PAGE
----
Intego, the company behind the popular VirusBarrier security software for the Mac, has uncovered a new trojan horse called ‘Flashback.G’ that infects Macs running older versions of Java Runtime. The software installs itself on your system without your acknowledgement when you visit a malicious webpage, then it will record usernames and passwords for sites like Google, eBay, PayPal, and more.
While those with Snow Leopard and older version of Java Runtime are most at risk, the trojan will also affect the latest version of Java Runtime, but users will need to agree to a certificate first.
The problem is, the certificate claims it was signed by “Apple Inc.” As Intego notes, most won’t know what the certificate means; they’ll trust it because it has Apple’s name on it and they’ll grant access to the malicious software.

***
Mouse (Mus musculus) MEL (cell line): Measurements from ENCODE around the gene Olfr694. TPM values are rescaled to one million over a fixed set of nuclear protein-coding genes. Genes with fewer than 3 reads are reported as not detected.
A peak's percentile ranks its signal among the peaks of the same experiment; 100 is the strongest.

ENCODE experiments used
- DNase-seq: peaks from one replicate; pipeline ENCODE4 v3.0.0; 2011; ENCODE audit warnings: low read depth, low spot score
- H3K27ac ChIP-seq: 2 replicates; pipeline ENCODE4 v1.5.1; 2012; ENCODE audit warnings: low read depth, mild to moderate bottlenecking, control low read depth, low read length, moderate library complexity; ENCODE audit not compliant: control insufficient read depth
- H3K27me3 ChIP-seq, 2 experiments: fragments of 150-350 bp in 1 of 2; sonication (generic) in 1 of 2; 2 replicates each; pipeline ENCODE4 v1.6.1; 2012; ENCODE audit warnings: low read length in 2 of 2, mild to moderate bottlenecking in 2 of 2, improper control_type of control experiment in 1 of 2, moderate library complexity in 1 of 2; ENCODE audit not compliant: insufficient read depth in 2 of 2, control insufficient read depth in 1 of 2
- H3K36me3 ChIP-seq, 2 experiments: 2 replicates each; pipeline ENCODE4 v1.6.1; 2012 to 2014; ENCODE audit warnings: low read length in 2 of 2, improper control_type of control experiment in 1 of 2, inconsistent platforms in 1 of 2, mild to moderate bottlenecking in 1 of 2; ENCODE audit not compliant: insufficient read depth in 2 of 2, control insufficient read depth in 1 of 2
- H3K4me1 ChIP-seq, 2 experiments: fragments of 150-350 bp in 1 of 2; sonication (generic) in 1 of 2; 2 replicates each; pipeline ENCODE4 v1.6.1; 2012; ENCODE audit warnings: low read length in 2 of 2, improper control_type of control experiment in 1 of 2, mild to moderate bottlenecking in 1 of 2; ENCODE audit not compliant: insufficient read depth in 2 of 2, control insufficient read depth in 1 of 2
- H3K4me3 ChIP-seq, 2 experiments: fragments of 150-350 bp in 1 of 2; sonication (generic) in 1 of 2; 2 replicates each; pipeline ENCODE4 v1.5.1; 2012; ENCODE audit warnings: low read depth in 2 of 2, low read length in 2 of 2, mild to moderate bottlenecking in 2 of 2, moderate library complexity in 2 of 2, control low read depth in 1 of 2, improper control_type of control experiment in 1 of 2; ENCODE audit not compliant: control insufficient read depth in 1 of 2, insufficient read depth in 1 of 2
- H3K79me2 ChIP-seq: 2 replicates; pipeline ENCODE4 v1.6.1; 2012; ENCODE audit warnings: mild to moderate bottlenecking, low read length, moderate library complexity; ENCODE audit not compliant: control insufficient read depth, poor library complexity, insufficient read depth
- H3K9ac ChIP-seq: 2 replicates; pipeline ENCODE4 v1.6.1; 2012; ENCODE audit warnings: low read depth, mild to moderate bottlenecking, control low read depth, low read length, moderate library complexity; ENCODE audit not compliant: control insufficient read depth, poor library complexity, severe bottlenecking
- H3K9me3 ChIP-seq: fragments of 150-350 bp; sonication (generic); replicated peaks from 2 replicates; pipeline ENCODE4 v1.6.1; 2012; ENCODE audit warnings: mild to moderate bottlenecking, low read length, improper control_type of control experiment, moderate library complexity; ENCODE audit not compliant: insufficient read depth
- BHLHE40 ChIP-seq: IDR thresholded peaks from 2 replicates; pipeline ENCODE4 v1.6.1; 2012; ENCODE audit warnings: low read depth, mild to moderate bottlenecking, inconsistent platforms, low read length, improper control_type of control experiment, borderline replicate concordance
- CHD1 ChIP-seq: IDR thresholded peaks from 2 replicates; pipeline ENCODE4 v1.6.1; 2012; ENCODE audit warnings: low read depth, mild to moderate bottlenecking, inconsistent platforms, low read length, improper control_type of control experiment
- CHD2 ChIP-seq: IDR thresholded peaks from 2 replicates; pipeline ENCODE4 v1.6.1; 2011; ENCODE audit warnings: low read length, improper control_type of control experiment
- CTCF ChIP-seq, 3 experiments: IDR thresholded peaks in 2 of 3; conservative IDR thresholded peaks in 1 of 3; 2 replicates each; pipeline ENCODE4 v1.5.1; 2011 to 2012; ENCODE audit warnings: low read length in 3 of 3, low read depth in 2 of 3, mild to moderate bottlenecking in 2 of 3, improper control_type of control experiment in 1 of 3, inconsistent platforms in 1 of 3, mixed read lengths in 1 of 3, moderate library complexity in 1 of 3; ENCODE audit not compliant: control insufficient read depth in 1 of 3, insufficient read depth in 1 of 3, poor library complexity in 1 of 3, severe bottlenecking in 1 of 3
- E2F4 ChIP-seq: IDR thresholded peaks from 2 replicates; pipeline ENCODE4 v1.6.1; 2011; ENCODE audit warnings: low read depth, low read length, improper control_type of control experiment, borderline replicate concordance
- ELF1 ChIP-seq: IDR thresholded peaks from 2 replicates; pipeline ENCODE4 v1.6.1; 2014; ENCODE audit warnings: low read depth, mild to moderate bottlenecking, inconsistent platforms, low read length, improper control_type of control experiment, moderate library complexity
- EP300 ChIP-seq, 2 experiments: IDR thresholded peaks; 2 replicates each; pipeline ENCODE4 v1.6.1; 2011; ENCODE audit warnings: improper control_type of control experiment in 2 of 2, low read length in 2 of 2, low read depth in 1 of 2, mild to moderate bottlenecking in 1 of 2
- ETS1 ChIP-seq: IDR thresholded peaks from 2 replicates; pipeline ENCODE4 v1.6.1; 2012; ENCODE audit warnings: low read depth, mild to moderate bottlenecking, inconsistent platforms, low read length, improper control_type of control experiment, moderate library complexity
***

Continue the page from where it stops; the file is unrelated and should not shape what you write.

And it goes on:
This malware patches web browsers and network applications essentially to search for user names and passwords. It looks for a number of domains – websites such as Google, Yahoo!, CNN; bank websites; PayPal; and many others. Presumably, the people behind this malware are looking for both user names and passwords that they can immediately exploit – such as for a bank website – as well as others that may be reused on different sites. (Hint: don’t use the same password for all websites!)
The thing to look out for is certain applications crashing on your Mac. Software like Safari, Google Chrome, and Skype will be targeted, and the malicious code that’s injected into them causes them to become unstable.
If you think your computer is at risk, Intego recommends (of course) its VirusBarrier X6 software to remove it, which it promises will detect Flashback.G and all other variants of the trojan.